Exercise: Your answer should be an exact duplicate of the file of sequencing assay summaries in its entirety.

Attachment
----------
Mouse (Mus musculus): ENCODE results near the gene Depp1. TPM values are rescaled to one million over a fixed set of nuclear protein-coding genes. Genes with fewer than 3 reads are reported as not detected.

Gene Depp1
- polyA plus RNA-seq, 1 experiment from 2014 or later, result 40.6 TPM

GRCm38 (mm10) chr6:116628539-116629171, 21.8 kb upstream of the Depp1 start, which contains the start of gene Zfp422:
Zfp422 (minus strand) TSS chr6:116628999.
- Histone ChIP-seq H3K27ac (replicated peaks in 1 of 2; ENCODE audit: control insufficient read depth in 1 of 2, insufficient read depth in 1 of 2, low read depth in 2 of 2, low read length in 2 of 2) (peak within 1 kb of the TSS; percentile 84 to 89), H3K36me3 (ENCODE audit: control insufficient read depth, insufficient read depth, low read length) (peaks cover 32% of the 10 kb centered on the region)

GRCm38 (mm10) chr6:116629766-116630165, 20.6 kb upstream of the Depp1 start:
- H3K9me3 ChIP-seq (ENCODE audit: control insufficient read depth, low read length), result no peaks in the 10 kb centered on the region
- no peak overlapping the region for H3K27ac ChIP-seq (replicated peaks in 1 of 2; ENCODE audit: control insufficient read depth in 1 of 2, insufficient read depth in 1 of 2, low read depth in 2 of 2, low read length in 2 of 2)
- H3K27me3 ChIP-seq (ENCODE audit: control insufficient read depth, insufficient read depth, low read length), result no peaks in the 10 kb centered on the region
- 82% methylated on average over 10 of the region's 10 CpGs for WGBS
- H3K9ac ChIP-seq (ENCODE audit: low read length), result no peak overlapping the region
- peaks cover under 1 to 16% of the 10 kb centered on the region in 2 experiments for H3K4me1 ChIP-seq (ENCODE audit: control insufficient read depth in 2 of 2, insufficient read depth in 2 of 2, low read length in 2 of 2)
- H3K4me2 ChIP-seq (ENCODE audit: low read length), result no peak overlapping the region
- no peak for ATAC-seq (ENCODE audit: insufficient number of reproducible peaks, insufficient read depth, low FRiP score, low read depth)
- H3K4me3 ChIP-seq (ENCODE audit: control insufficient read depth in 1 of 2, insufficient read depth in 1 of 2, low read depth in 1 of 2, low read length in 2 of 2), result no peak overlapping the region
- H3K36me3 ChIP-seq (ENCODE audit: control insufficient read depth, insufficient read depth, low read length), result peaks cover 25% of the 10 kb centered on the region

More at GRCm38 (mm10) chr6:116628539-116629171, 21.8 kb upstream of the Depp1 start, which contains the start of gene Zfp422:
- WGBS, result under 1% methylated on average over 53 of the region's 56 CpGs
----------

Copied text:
Mouse (Mus musculus): ENCODE results near the gene Depp1. TPM values are rescaled to one million over a fixed set of nuclear protein-coding genes. Genes with fewer than 3 reads are reported as not detected.

Gene Depp1
- polyA plus RNA-seq, 1 experiment from 2014 or later, result 40.6 TPM

GRCm38 (mm10) chr6:116628539-116629171, 21.8 kb upstream of the Depp1 start, which contains the start of gene Zfp422:
Zfp422 (minus strand) TSS chr6:116628999.
- Histone ChIP-seq H3K27ac (replicated peaks in 1 of 2; ENCODE audit: control insufficient read depth in 1 of 2, insufficient read depth in 1 of 2, low read depth in 2 of 2, low read length in 2 of 2) (peak within 1 kb of the TSS; percentile 84 to 89), H3K36me3 (ENCODE audit: control insufficient read depth, insufficient read depth, low read length) (peaks cover 32% of the 10 kb centered on the region)

GRCm38 (mm10) chr6:116629766-116630165, 20.6 kb upstream of the Depp1 start:
- H3K9me3 ChIP-seq (ENCODE audit: control insufficient read depth, low read length), result no peaks in the 10 kb centered on the region
- no peak overlapping the region for H3K27ac ChIP-seq (replicated peaks in 1 of 2; ENCODE audit: control insufficient read depth in 1 of 2, insufficient read depth in 1 of 2, low read depth in 2 of 2, low read length in 2 of 2)
- H3K27me3 ChIP-seq (ENCODE audit: control insufficient read depth, insufficient read depth, low read length), result no peaks in the 10 kb centered on the region
- 82% methylated on average over 10 of the region's 10 CpGs for WGBS
- H3K9ac ChIP-seq (ENCODE audit: low read length), result no peak overlapping the region
- peaks cover under 1 to 16% of the 10 kb centered on the region in 2 experiments for H3K4me1 ChIP-seq (ENCODE audit: control insufficient read depth in 2 of 2, insufficient read depth in 2 of 2, low read length in 2 of 2)
- H3K4me2 ChIP-seq (ENCODE audit: low read length), result no peak overlapping the region
- no peak for ATAC-seq (ENCODE audit: insufficient number of reproducible peaks, insufficient read depth, low FRiP score, low read depth)
- H3K4me3 ChIP-seq (ENCODE audit: control insufficient read depth in 1 of 2, insufficient read depth in 1 of 2, low read depth in 1 of 2, low read length in 2 of 2), result no peak overlapping the region
- H3K36me3 ChIP-seq (ENCODE audit: control insufficient read depth, insufficient read depth, low read length), result peaks cover 25% of the 10 kb centered on the region

More at GRCm38 (mm10) chr6:116628539-116629171, 21.8 kb upstream of the Depp1 start, which contains the start of gene Zfp422:
- WGBS, result under 1% methylated on average over 53 of the region's 56 CpGs